Woody Allen makes great movies. At times he makes subpar movies. But in my eyes, he’d never made a perfect movie. By all means take that with a pinch of salt, as I’ve yet to see Manhattan, but his output is consistently enjoyable, yet so close to perfection that it’s genuinely annoying that he can’t finalise it. So, it’s a surprise to me that Stardust Memories is the film I regard as his peak.

Its deconstruction of celebrity living is superb. The attention and spotlight set right there in the worst of times. Allen’s leading performance is the right blend of cynicism, neurotic worry and tired stardom that should come from a Woody Allen role. Charlotte Rampling and Jessica Harper round out the supporting performers in a film that’s more centred on Allen than ever before.

By all means is it his most interesting character. The aforementioned deconstruction the celebrity lifestyle really adds an extra layer to an already superb performance. At times Allen’s role as director Sandy Bates feels intentionally aimless, as if he’s at a loss at what he should be doing. This lack of focus means the film is much more free-flowing than any of his other projects, and it works surprisingly well.

Small pieces of camerawork hold together exceptionally well, with the black and white gradient fitting well with a frequently moving camera. Scenes where Allen walks through convention halls, harassed by those that idolise and love his work. It’s some really great scenes, and at times hits close to the truth of the celebrity status.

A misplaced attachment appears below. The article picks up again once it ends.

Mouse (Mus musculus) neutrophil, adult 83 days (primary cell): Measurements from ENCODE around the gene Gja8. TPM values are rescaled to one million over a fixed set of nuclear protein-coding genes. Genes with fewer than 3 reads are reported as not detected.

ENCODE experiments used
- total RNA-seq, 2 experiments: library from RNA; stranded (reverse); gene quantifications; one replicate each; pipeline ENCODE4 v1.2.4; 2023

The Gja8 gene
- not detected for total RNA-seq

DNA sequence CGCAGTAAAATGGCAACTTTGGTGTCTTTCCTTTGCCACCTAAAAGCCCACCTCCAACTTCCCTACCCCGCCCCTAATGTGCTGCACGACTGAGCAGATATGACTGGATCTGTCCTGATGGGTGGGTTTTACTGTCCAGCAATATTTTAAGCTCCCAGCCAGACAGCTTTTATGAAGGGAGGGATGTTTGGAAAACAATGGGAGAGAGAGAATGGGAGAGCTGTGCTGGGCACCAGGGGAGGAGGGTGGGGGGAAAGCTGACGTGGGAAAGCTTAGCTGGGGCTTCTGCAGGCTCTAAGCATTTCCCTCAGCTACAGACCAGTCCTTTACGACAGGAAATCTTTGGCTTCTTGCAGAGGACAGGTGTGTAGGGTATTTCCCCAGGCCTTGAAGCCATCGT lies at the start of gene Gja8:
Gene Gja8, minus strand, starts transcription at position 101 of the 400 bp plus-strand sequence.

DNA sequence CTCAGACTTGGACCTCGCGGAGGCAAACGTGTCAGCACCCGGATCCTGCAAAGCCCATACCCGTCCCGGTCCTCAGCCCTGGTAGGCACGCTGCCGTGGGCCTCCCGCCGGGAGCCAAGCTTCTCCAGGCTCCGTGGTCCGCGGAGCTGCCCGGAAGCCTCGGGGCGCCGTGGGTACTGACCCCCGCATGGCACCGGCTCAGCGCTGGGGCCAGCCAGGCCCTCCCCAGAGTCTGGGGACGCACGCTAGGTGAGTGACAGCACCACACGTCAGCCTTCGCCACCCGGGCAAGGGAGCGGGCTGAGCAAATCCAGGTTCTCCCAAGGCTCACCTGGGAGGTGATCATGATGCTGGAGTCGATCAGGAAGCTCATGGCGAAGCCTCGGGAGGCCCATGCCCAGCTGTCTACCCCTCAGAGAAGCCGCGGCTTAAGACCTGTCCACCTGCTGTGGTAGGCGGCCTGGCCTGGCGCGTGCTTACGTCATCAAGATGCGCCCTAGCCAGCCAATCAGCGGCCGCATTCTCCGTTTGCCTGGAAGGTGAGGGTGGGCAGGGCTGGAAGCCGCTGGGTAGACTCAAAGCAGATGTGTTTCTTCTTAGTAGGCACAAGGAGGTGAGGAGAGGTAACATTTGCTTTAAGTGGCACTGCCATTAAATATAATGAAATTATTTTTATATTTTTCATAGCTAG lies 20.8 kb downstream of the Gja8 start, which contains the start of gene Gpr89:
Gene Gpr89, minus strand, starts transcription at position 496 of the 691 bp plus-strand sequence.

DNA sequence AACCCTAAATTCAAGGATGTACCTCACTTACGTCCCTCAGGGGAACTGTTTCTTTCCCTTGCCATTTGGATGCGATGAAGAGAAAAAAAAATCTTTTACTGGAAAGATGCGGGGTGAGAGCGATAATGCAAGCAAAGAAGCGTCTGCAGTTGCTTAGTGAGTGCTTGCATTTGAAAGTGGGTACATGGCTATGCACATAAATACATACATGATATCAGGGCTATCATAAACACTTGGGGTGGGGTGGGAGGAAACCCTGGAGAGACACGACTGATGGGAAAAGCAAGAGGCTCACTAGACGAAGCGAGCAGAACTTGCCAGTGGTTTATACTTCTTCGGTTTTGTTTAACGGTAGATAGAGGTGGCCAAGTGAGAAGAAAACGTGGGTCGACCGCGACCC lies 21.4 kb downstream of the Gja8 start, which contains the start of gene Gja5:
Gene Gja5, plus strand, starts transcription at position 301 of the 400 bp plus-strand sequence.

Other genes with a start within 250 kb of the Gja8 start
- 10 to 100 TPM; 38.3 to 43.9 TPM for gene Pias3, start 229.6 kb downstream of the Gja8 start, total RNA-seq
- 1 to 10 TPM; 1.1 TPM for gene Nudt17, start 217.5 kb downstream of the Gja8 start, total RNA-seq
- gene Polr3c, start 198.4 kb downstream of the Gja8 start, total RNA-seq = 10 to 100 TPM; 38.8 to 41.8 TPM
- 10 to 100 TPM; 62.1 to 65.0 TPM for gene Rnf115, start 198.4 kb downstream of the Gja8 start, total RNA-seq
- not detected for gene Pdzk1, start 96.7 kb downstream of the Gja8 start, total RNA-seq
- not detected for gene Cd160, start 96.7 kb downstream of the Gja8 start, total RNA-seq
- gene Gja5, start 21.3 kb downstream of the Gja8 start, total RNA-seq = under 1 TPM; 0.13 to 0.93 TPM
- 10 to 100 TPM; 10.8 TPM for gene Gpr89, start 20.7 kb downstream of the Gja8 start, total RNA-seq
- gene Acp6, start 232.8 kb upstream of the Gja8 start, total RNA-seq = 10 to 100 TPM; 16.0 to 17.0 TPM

Allen always asks the same existential, life-threatening questions in his film outputs, but it’s Stardust Memories that captures these thoughts best. A reflective piece that manages to avoid the expected pitfalls of a director starring as a director going through a mid-life crisis. If anything, it feels like this is what The Other Side of the Wind was meant to be, but Stardust Memories has the added bonus of the unique Allen charms.

Maybe my love for this film comes from a break from the norm. The expected weavings of romance and adoration of the often multitude of femme fatales in an Allen movie had grown tiresome, so it was a nice break to see more of a character study than standardised rom-com. Banking on an incredible Allen lead and some phenomenal direction as ever, Stardust Memories is Allen’s finest work to date.

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